To quote Game of Thrones, “What is dead may never die.” Sadly, this applies directly to Hollywood. On Tuesday night, THR reported that Linda Hamilton would be returning to the Terminator franchise in a new film produced by original director James Cameron and helmed by Deadpool‘s Tim Miller. That’s right, she’ll “be back,” as will Arnold Schwarzenegger who is set to reprise his role as the only face Skynet could come up with for their killer robots.
Emma Stone is the reigning Best Actress winner at the Academy Awards, Hollywood’s highest-paid female star and the headliner of the upcoming Battle of the Sexes, one of the fall’s most anticipated movies. Yet even she isn’t immune to the struggles of everyday life that impact millions of people across the world. The 28-year-old star appeared on Stephen Colbert’s The Late Show Tuesday night to promote Battle of the Sexes.
The 69th Annual Primetime Emmys took shot after shot at our Commander in Chief Donald Trump. But the Internet was surprised when the president, who has been known to be easily provoked, did not respond. As it turns out, all the country had to do was wait a couple days. On Tuesday night, Trump took to Twitter to bash the Emmys, which posted a historical low in the ratings. The Stephen Colbert hosted Emmys garnered just 11.38 million total viewers Sunday night, per THR.
Muck Rack makes it simple to find people, tweets, or articles that mention any name, keyword, company, hashtag etc. We've compiled this guide to help you make the most of your search.
Selecting a term
Start searching tweets, articles from media outlets, articles mentioned in tweets, journalists'
names, titles and bios with some suggested searches:
Companies or Topics (e.g. iPhone, Microsoft)
Phrases (e.g. "cloud computing") — use quotes to keep the terms together
Twitter handles (e.g. @username) — returns those who have mentioned or replied to
Names (e.g. "David Pogue")
Hashtags (e.g. #sxsw, #london2012)
Bio details (e.g. vegan, Olympics, father)
Muck Rack's Advanced Search allows for many boolean operators.
Find results that mention multiple specified terms, use AND or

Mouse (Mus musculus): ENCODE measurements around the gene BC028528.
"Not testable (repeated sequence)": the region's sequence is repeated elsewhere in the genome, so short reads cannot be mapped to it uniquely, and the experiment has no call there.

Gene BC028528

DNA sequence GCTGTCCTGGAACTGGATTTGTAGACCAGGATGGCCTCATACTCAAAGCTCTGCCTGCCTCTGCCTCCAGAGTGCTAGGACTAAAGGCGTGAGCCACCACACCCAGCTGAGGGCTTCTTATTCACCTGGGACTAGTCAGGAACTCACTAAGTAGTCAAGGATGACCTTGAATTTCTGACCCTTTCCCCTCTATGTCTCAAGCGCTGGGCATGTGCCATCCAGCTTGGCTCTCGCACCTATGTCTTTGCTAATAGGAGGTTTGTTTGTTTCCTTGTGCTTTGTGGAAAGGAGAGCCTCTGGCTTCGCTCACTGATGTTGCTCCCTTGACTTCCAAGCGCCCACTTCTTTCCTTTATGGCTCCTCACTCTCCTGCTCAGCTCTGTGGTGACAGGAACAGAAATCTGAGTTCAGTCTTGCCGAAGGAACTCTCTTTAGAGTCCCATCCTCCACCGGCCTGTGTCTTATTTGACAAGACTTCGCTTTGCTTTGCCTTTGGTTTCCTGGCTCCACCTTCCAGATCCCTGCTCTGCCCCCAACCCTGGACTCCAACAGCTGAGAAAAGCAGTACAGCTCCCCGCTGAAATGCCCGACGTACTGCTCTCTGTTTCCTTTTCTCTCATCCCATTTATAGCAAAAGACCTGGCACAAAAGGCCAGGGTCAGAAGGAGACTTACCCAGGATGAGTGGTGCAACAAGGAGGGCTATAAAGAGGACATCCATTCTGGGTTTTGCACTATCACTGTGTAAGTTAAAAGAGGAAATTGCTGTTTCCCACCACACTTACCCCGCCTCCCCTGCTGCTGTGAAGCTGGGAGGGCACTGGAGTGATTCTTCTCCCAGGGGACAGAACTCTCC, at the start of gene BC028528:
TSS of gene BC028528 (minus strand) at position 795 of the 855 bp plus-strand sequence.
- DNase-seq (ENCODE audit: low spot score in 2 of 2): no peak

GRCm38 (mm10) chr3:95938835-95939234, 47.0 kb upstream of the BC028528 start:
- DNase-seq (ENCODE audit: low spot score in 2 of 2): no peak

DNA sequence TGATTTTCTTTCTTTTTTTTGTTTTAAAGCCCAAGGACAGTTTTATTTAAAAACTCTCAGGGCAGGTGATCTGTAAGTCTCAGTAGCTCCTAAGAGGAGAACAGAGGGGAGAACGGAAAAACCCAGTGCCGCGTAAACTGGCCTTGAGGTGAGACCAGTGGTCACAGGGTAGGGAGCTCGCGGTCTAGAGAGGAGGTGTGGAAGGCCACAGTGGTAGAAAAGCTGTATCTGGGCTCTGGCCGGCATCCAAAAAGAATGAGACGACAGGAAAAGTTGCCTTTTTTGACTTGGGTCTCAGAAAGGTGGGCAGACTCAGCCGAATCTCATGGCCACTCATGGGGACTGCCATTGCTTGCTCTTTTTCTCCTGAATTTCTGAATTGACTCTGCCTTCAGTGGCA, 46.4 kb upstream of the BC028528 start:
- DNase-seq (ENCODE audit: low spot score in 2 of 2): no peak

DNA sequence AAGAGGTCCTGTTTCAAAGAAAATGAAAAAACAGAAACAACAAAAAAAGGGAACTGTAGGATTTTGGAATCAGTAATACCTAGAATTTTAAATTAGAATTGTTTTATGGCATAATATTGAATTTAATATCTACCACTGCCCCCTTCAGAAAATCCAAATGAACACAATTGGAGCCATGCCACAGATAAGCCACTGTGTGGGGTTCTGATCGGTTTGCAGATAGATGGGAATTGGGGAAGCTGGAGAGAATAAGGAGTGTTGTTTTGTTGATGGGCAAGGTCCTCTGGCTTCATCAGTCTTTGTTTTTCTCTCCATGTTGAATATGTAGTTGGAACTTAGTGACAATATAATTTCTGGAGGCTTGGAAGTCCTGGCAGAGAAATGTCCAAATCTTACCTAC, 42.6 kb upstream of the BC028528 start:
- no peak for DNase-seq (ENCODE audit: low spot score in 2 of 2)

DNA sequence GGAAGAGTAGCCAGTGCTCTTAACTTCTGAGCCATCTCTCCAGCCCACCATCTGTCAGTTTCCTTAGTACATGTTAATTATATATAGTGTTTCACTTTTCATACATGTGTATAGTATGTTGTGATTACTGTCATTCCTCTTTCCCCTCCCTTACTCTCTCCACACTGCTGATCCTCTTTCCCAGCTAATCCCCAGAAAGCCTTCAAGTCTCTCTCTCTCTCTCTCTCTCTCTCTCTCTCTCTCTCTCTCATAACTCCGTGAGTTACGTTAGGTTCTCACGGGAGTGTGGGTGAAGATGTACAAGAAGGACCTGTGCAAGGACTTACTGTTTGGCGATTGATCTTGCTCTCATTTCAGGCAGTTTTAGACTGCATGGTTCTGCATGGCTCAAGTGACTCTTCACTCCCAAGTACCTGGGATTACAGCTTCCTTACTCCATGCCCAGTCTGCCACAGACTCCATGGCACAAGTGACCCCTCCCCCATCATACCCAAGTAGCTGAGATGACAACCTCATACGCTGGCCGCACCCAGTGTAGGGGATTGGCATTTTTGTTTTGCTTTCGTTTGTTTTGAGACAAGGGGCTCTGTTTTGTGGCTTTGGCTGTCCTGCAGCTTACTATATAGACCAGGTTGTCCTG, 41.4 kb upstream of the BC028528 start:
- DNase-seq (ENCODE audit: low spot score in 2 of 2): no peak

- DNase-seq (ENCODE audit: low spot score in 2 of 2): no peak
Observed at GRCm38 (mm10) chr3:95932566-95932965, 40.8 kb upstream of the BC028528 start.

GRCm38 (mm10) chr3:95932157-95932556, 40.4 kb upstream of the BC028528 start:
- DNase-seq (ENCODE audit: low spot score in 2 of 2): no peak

+. For example, ensure each result contains both Elon Musk and Mark Zuckerberg by
searching Obama AND Romney or Obama + Romney.
Use the operators OR or , to broaden your search when you'd like either of
multiple terms to appear in results. (This is the default behavior of our search when no operators
are used.) For example, search for democrat OR republican to find results that refer to
Democrats and/or Republicans.
Use NOT or - to subtract results from your search. For
example, searching Disney will yield results about the Walt Disney Company as well as Walt Disney
World Resort. To exclude mentions of Disney World, search for Disney -World or Disney
When using one of these operators with a phrase, enclose it in quotation marks. For example, you can
find results about smartphones excluding Apple's iPhone 4S by searching smartphone -"iPhone
Exact case matching or punctuation
If you're searching for a brand name or keyword that relies on specific punctuation marks or capitalization, you can
find results that match your exact query by adding matchcase: before the keyword you're searching for, like matchcase:E*TRADE .
Use parentheses to separate multiple
boolean phrases. For example, to find journalists talking about having fun in Disney World or
Disneyland, search for ("disney world" OR disneyland) AND fun.
An asterisk can be used to search for any variation of a root word truncated by the asterisk. For example, searching for admin* will return results for administrator, administration, administer, administered, etc.
A near operator is an AND operator where you can control the distance between the words. You can vary the distance the near operation uses by adding a forward slash and number (between 0-99) such as strawberries NEAR/10 "whipped cream", which means the strawberries must exist within 10 words of "whipped cream".